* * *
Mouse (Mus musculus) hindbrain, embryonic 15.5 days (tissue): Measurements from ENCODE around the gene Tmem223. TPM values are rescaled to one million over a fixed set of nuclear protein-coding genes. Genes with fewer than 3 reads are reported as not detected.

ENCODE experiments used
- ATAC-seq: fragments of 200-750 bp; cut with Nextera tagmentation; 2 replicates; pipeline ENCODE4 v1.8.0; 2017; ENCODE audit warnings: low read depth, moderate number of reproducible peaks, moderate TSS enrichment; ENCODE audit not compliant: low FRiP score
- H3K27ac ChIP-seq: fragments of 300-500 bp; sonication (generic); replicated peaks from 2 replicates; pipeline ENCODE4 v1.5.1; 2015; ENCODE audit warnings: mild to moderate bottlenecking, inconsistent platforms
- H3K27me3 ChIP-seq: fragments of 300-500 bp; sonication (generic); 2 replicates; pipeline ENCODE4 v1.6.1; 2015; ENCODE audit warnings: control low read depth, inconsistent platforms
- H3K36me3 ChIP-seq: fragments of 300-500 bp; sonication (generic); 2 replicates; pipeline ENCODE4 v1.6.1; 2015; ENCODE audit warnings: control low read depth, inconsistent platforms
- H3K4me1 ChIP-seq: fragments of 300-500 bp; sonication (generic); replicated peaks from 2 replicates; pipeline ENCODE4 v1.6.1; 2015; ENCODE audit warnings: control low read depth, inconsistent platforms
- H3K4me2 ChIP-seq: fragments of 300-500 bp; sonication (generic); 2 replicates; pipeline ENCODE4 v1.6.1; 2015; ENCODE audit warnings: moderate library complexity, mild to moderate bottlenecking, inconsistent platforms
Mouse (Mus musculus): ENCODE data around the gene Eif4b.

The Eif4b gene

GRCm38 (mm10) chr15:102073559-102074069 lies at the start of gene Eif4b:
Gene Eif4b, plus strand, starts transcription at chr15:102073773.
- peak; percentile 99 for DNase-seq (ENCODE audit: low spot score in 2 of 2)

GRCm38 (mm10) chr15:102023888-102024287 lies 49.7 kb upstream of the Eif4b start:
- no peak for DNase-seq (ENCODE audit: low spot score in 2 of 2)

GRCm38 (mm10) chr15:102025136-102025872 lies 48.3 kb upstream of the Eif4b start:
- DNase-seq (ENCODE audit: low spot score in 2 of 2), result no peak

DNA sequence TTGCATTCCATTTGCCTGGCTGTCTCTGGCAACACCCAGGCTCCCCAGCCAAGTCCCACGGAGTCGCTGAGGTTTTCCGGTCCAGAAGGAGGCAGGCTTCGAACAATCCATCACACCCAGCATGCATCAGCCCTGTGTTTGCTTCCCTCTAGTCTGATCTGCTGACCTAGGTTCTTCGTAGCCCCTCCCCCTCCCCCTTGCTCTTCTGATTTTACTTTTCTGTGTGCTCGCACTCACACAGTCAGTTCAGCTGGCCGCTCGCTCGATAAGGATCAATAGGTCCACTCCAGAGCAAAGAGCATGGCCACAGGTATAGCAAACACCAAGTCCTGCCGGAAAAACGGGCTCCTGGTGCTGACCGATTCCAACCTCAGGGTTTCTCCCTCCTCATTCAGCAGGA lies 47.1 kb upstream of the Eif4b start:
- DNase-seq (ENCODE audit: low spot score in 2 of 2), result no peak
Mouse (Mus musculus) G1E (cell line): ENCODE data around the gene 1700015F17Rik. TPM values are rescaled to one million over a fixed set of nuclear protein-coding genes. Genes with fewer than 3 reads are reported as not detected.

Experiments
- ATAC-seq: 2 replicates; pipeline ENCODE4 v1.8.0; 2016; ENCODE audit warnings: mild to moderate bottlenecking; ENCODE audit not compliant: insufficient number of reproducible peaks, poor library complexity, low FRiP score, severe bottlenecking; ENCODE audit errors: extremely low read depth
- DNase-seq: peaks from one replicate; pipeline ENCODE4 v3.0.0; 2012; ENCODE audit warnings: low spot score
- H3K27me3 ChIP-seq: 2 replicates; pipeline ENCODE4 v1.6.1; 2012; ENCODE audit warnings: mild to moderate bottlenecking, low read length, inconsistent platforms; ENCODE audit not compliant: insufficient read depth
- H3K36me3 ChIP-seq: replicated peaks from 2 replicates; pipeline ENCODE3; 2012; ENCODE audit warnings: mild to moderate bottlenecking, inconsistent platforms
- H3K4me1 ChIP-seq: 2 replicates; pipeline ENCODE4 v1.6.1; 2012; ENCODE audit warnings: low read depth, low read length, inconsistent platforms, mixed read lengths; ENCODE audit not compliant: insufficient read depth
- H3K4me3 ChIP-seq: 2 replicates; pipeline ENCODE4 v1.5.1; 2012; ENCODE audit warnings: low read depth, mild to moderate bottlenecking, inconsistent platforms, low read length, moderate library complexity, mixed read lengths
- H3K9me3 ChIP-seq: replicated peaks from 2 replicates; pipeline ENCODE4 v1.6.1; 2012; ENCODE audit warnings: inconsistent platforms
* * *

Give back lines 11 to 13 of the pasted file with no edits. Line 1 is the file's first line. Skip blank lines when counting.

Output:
GRCm38 (mm10) chr15:102073559-102074069 lies at the start of gene Eif4b:
Gene Eif4b, plus strand, starts transcription at chr15:102073773.
- peak; percentile 99 for DNase-seq (ENCODE audit: low spot score in 2 of 2)